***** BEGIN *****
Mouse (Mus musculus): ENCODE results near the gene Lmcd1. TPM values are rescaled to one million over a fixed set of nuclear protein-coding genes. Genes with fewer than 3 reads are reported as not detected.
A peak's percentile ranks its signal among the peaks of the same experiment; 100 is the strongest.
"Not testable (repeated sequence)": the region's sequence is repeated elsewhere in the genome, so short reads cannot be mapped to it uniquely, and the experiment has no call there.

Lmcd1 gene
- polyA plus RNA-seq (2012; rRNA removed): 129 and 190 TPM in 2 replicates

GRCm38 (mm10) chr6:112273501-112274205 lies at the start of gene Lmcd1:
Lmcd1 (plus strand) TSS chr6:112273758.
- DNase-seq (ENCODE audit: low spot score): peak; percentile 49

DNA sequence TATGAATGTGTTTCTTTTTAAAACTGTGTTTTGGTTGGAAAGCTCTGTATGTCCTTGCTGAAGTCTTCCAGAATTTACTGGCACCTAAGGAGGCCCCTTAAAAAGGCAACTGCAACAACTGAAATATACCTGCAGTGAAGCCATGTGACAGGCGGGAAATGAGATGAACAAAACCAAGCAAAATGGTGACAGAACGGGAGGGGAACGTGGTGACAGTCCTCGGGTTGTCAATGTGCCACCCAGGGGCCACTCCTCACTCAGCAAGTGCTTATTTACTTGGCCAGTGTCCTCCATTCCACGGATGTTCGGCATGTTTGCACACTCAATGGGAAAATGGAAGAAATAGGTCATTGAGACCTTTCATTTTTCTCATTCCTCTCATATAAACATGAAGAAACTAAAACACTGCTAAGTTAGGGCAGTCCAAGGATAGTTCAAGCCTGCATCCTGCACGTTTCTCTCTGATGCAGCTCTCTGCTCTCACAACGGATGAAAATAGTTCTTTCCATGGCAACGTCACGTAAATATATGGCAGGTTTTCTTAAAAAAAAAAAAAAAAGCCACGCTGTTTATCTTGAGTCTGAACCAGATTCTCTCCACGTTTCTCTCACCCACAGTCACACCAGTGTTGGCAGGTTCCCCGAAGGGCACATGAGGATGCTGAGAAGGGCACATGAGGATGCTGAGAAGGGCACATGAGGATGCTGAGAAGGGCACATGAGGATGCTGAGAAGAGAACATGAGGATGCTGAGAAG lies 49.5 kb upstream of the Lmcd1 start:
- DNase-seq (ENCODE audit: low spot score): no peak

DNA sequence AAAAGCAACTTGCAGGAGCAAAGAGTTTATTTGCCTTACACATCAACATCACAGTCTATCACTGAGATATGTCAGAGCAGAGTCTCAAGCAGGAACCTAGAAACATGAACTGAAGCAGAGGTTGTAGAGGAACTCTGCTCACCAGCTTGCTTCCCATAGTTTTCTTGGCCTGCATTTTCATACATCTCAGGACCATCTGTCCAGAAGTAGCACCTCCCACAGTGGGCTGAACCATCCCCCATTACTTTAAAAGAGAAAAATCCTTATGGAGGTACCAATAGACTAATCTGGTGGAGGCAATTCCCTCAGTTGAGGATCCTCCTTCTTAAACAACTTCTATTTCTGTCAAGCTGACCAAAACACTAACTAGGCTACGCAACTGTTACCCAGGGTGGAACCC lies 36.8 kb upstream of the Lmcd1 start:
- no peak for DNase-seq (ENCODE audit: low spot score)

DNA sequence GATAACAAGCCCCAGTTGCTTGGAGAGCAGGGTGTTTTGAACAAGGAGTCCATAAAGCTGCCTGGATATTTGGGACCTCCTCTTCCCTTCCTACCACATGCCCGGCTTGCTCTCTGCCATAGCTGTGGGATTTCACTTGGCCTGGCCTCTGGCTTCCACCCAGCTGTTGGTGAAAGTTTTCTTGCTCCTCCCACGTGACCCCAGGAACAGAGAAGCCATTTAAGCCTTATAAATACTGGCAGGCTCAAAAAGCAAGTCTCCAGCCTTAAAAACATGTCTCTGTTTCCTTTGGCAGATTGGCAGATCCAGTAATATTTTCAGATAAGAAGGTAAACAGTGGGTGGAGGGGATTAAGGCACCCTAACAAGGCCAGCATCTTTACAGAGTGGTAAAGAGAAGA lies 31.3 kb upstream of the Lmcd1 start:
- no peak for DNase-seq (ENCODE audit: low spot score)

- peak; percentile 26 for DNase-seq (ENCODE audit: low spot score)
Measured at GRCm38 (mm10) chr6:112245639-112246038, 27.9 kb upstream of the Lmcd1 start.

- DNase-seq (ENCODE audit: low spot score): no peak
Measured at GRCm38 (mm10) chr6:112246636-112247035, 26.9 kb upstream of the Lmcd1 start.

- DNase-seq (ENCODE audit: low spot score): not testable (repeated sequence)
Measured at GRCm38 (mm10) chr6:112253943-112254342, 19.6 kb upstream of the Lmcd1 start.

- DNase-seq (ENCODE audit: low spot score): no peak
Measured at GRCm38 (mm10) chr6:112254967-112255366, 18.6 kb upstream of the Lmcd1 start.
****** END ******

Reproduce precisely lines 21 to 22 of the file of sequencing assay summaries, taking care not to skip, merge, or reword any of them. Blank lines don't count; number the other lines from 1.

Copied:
- DNase-seq (ENCODE audit: low spot score): no peak
Measured at GRCm38 (mm10) chr6:112254967-112255366, 18.6 kb upstream of the Lmcd1 start.